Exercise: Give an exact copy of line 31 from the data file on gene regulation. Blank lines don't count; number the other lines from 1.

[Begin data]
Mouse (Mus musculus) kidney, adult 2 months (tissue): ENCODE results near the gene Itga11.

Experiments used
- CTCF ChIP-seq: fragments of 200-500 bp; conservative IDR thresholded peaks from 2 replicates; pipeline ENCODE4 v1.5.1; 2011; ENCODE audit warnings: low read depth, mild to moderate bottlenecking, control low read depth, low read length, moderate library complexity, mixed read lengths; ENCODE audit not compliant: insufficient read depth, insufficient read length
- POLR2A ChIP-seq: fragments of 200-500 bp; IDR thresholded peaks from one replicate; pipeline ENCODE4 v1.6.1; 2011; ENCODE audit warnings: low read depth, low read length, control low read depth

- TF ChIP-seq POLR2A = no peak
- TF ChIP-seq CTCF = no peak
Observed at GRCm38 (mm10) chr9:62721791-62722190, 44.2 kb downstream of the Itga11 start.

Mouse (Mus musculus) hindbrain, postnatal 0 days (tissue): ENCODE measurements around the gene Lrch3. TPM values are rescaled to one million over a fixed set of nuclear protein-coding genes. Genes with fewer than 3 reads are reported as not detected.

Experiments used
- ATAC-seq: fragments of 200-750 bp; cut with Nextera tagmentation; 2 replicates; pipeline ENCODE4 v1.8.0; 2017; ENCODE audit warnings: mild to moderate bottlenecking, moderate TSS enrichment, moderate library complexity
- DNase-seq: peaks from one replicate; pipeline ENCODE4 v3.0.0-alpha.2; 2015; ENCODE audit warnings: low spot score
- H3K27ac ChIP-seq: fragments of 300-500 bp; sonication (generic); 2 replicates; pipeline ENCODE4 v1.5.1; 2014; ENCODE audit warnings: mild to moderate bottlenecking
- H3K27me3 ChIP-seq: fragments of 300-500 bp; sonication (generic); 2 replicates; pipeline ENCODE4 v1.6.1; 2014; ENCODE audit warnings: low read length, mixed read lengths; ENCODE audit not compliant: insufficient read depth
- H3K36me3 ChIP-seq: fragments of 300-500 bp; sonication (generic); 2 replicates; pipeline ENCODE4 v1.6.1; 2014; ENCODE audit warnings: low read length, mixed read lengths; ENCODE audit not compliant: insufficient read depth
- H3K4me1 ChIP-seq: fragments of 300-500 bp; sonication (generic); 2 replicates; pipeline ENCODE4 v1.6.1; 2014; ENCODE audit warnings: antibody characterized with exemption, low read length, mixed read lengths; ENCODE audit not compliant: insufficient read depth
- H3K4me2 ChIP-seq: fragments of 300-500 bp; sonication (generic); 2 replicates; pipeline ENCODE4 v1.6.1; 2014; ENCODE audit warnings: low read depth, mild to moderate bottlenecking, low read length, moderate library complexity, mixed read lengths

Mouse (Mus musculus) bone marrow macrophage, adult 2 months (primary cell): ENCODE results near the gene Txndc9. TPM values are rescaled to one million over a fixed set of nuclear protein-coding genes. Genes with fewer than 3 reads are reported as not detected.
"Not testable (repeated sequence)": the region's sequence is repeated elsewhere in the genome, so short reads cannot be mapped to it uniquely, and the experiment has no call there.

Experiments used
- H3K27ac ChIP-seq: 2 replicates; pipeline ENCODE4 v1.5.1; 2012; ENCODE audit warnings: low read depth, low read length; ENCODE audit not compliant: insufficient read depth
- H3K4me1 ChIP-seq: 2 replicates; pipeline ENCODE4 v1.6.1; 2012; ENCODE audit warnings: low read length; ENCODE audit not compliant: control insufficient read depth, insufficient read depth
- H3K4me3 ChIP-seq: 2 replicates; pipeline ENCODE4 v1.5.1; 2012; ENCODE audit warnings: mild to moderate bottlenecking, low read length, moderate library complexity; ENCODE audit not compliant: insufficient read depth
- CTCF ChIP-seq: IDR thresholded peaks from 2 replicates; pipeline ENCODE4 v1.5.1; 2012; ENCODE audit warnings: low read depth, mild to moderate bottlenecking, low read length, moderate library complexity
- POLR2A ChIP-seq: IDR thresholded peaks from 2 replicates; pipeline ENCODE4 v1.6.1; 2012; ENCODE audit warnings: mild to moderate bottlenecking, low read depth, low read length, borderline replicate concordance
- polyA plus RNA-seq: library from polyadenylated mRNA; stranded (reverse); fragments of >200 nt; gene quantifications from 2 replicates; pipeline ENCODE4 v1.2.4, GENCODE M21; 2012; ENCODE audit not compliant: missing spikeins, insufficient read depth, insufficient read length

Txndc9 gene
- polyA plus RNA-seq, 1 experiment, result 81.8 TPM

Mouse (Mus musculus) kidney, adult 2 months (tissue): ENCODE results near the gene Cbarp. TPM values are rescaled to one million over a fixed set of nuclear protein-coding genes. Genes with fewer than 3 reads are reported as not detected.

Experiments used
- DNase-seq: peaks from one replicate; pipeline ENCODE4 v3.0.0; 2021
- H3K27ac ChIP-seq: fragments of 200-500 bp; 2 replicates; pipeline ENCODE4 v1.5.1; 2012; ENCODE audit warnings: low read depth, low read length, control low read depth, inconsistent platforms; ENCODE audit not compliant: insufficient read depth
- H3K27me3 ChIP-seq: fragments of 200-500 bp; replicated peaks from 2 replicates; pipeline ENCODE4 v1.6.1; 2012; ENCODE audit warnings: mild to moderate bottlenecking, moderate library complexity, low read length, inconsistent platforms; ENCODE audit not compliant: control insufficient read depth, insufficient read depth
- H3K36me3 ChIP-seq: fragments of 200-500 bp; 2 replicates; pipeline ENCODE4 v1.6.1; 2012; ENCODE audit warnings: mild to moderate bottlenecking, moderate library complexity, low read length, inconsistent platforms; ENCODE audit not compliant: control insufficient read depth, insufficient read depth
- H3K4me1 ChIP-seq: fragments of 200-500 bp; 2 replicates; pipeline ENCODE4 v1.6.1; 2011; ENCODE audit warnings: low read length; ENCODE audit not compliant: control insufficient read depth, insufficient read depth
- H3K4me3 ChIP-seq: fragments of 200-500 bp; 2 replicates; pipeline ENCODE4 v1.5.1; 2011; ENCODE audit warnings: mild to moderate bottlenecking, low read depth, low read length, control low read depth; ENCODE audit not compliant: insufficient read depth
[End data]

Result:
- H3K27ac ChIP-seq: fragments of 200-500 bp; 2 replicates; pipeline ENCODE4 v1.5.1; 2012; ENCODE audit warnings: low read depth, low read length, control low read depth, inconsistent platforms; ENCODE audit not compliant: insufficient read depth